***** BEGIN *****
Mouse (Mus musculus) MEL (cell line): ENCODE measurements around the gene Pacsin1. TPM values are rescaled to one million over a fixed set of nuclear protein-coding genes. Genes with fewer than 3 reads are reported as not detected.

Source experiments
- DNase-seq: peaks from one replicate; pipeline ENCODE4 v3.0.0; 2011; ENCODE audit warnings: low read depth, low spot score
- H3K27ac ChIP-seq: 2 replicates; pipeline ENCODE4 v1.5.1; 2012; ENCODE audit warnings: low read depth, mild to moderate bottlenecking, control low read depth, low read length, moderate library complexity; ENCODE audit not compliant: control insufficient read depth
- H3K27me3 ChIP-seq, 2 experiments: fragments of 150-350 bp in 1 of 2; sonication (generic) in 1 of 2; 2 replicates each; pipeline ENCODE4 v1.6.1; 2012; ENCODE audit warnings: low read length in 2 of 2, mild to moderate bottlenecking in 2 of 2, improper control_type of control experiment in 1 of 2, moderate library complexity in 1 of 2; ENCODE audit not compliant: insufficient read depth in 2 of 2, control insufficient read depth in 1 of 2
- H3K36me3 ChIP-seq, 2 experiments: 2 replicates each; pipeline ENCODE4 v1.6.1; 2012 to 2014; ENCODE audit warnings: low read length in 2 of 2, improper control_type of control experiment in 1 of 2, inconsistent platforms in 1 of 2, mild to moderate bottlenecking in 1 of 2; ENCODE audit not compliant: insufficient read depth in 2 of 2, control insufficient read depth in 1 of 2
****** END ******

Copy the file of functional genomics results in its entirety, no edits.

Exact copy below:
Mouse (Mus musculus) MEL (cell line): ENCODE measurements around the gene Pacsin1. TPM values are rescaled to one million over a fixed set of nuclear protein-coding genes. Genes with fewer than 3 reads are reported as not detected.

Source experiments
- DNase-seq: peaks from one replicate; pipeline ENCODE4 v3.0.0; 2011; ENCODE audit warnings: low read depth, low spot score
- H3K27ac ChIP-seq: 2 replicates; pipeline ENCODE4 v1.5.1; 2012; ENCODE audit warnings: low read depth, mild to moderate bottlenecking, control low read depth, low read length, moderate library complexity; ENCODE audit not compliant: control insufficient read depth
- H3K27me3 ChIP-seq, 2 experiments: fragments of 150-350 bp in 1 of 2; sonication (generic) in 1 of 2; 2 replicates each; pipeline ENCODE4 v1.6.1; 2012; ENCODE audit warnings: low read length in 2 of 2, mild to moderate bottlenecking in 2 of 2, improper control_type of control experiment in 1 of 2, moderate library complexity in 1 of 2; ENCODE audit not compliant: insufficient read depth in 2 of 2, control insufficient read depth in 1 of 2
- H3K36me3 ChIP-seq, 2 experiments: 2 replicates each; pipeline ENCODE4 v1.6.1; 2012 to 2014; ENCODE audit warnings: low read length in 2 of 2, improper control_type of control experiment in 1 of 2, inconsistent platforms in 1 of 2, mild to moderate bottlenecking in 1 of 2; ENCODE audit not compliant: insufficient read depth in 2 of 2, control insufficient read depth in 1 of 2